TAMBO BLANQUILLO

NATURE ATTRACTIONS

MACAW CLAY LICK

Tambo Blanquillo Amazon Private Reserve and why it’s the best in the World.

This is what Michele Lent Hirsch from the Smithsonian magazine wrote about the Macaw Clay Licks of Peru: 

“Exposed river banks in the western Amazon basin, within the borders of Peru, macaws and other parrots flock by the hundreds. They come to gather clay that they’ll later eat in the same site or on nearby trees.

At first, studies hinted that the clay might help remove toxins, such as naturally occurring tannins, which birds ingest from plants. When animals in general consume clay, it can help neutralize such toxins through the process of absorption, in which the clay binds to the tannins before the gastrointestinal tract can absorb them. The toxins then get excreted alongside the clay.

From our own experience of several years of monitoring the monthly attendance of wildlife (macaws, parrots, parakeets and other birds as well as mammals), is that there is a correlation between the need to eat clay and the ripeness of the fruits they eat.

The attendance diminishes certain months when fruits are ripe enough and rises in the periods when the fruits are not mature enough.

Being the only Clay Lick world-wide that monitors wildlife activity 365 days per year, has given us the chance to record wildlife and bird attendance to eat clay, as well as other animals that prey on clay eaters.

Why is this clay lick the best in the world? These natural clay deposits attract not only large amounts of wildlife, but have optimal facilities for observation.  With a large “hide” built over stilts 5 m. (16.4 ft.) high and 100 m. (358 ft.) in length, it can comfortably hold up to 50 seated visitors at a time in front of a triple size clay wall.
Completely roofed with air fans, swivel chairs for rapid change of observation point without losing wildlife sighting, plus a long table thought to set your camera equipment, binoculars, and books. It allows visitors to have breakfast and enjoy fruits, pancakes and coffee in abundance during the long observation period. No other bird hide has been so thoroughly designed to permit observation with enough comfort to withstand long observation hours without being exposed to the elements (wind, rain ,bugs etc.), in a very relaxed atmosphere.This type of facility is not found anywhere; it even has chaise-lungs for a short nap.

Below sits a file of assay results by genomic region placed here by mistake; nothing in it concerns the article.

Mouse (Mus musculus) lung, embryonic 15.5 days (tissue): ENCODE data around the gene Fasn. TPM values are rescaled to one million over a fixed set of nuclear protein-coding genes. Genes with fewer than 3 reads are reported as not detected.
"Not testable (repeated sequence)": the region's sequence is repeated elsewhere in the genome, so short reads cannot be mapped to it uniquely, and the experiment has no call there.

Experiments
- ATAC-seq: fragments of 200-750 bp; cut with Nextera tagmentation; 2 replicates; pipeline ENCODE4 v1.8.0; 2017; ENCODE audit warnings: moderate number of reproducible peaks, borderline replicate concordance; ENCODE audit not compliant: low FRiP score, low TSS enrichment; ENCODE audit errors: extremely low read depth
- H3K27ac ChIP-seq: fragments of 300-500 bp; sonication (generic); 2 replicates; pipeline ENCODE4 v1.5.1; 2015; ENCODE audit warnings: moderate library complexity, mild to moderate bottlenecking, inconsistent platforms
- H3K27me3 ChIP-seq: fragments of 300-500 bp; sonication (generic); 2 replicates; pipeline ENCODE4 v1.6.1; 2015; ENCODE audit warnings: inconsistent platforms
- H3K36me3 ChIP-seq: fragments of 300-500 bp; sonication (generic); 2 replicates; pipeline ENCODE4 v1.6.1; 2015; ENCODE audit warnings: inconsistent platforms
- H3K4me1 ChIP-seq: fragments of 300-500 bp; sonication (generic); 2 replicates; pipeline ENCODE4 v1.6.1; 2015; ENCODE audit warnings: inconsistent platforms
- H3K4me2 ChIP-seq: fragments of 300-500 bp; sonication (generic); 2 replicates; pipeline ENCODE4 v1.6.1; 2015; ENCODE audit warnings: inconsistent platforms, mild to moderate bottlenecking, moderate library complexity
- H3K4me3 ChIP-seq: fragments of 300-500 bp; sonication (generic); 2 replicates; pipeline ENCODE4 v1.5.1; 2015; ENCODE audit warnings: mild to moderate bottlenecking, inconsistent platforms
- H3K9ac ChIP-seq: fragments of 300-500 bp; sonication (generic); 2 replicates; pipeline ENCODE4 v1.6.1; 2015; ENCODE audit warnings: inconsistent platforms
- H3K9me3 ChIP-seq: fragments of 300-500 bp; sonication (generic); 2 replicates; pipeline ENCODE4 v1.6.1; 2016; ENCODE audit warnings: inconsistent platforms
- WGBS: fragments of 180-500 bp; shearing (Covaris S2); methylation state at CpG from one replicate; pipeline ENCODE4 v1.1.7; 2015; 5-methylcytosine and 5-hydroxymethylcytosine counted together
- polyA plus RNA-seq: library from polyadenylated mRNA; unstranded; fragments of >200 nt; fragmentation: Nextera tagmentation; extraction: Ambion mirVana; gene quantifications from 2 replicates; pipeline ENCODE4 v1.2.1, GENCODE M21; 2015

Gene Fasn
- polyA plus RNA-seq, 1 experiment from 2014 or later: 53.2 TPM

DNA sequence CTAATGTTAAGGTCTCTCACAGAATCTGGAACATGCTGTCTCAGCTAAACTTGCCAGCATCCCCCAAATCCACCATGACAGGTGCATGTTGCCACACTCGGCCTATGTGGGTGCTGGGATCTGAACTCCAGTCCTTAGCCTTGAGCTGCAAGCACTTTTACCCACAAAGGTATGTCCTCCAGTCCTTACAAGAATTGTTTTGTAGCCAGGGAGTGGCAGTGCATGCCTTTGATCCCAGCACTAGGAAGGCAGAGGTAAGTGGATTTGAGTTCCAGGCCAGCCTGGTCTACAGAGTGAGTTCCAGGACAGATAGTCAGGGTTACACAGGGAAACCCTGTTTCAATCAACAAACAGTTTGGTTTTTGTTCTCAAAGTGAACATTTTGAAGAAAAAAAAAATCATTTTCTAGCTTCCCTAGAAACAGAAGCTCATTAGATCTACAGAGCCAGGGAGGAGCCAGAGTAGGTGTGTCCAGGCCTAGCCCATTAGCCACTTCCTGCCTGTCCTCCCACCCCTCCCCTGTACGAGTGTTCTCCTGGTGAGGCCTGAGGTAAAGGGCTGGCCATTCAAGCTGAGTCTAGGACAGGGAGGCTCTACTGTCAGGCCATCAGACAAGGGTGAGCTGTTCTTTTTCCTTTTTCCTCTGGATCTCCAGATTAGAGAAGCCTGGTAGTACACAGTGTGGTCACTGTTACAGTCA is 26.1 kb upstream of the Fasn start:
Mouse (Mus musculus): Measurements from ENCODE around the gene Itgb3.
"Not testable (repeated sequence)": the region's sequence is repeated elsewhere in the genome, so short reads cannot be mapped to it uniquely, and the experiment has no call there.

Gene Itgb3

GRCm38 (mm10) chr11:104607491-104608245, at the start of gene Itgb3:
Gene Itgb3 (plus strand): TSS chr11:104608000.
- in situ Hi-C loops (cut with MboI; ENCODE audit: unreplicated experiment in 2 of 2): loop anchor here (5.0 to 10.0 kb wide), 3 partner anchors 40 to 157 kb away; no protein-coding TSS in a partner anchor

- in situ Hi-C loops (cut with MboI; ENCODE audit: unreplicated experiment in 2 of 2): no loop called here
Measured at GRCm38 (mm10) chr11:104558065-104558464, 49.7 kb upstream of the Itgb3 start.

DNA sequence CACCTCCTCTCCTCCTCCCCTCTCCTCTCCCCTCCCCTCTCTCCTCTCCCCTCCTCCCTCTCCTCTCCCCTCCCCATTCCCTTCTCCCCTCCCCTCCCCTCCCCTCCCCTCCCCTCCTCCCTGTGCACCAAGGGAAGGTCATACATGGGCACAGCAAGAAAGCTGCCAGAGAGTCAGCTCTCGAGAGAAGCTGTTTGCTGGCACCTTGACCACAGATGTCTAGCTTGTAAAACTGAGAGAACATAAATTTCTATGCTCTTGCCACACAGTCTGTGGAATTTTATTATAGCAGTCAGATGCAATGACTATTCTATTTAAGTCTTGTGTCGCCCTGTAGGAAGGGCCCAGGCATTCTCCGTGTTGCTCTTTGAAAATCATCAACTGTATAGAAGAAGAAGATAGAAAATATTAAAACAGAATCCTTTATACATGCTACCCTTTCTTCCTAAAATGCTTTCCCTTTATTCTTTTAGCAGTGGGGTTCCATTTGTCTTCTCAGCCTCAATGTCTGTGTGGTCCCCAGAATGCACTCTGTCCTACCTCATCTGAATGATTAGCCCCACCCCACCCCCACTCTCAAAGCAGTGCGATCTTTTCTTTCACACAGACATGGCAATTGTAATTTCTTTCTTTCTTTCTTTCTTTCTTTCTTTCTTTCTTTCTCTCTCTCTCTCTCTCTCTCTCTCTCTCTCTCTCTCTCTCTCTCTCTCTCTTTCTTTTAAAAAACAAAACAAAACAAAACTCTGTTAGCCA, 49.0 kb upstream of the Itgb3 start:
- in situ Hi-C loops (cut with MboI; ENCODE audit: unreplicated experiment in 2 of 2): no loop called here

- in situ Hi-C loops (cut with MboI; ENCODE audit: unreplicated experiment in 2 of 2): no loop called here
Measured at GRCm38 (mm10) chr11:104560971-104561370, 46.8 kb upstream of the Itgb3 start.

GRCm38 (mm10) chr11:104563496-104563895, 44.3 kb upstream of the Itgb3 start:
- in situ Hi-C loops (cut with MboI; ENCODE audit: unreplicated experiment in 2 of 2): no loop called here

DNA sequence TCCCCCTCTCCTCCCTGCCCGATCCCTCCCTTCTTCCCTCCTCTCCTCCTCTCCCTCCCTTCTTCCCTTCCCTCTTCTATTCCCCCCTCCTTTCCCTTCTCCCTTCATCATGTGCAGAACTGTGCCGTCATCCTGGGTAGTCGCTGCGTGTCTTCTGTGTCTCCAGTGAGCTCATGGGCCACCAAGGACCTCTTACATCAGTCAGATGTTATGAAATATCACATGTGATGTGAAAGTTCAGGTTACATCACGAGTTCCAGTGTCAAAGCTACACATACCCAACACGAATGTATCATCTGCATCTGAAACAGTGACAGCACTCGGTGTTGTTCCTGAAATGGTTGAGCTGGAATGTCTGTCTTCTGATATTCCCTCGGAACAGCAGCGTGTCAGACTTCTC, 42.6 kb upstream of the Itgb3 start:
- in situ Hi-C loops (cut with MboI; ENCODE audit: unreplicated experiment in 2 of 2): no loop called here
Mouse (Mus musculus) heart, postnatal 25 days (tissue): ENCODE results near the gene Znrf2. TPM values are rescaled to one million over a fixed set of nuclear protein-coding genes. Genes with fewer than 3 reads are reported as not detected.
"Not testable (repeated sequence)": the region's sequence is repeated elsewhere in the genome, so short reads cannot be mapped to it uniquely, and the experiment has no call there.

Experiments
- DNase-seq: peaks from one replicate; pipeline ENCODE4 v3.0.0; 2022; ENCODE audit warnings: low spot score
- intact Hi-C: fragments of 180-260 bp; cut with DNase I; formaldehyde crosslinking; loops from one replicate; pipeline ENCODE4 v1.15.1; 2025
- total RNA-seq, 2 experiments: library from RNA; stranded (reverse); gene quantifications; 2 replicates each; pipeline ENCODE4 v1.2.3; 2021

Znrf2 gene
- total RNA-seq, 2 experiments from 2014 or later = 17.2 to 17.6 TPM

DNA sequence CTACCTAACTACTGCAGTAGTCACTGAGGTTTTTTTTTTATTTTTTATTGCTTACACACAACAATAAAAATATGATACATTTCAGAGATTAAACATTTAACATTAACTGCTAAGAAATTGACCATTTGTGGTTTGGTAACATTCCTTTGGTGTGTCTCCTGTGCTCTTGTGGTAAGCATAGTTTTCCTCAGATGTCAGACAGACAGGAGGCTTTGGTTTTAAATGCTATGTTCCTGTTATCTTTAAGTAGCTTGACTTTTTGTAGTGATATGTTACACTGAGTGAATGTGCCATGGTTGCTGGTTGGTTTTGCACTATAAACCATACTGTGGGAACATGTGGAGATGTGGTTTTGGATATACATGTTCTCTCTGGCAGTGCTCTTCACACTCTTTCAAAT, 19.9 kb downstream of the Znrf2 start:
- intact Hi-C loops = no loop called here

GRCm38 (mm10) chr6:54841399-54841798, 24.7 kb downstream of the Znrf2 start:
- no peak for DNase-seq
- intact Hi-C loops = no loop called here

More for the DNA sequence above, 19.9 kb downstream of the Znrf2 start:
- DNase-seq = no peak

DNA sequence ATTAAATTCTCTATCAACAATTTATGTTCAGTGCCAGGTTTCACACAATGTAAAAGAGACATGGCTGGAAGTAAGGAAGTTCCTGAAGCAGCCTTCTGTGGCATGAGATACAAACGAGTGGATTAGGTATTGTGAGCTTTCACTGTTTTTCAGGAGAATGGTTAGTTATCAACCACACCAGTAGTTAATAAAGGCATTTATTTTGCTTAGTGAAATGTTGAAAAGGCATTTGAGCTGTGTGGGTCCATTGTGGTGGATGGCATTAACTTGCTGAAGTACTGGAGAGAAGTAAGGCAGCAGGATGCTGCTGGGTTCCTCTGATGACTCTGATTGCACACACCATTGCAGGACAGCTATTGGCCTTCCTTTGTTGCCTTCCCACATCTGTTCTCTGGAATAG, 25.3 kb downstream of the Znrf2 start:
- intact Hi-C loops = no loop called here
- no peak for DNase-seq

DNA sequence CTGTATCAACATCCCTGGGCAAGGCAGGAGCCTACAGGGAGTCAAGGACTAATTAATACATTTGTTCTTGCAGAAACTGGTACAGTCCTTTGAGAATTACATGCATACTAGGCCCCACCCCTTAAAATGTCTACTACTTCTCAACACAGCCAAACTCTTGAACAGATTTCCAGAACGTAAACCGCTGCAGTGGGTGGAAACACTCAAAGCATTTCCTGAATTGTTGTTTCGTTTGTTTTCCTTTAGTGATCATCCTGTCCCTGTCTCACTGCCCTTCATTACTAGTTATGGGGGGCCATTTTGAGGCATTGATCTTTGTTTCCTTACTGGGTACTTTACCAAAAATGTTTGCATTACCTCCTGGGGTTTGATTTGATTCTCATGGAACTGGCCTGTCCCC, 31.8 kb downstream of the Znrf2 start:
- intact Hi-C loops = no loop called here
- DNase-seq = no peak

IN-LAND MAMMAL CLAY LICKS

We humans have been since ancient times, used to a practice called Geophagy which consists in eating soils directly from earth. This practice was initiated by humans as a quick solution to treat an illness, or to detox from something eaten and, or even as natural supplements when lacking nutrients. 

With years, clay became essential and men were more selective in the sense that some types were to treat the common stomach ache, and others as an antacid. Different types of clay are still used in emerging countries to treat poisoning by herbicides.

More that 50 species of animals have been recorded eating clay. A classic example are elephants that travel great distances to eat clay, backtracking to certain specific sites where they either eat clay or cover themselves with it.
Monkeys in the Amazon jungle eat termite mounds that contain clay as a major component and when they can’t find termite nests they search for clay licks, especially if these sediments contain a high sodium content which is vital for muscles and heart’s function. When we look at animals engaging in these seemingly bizarre behaviors we can understand the activity by looking at our own behaviors and medical history. It seems that many animals, including humans, have an ingrained or cultural knowledge for obtaining the many essential chemicals we require.

OXBOW LAKES &
CATAMARAN RIDES

Camungo, Blanquillo & Blanco Oxbow Lakes
In the Amazon, one can expect oxbow lake formation as a rule of thumb as a consequence of large volume rivers when they reach usually flat, low-lying plains,  generally near to where the main body of water from the river empties into another smaller body of water. 

Blanco Oxbow Lake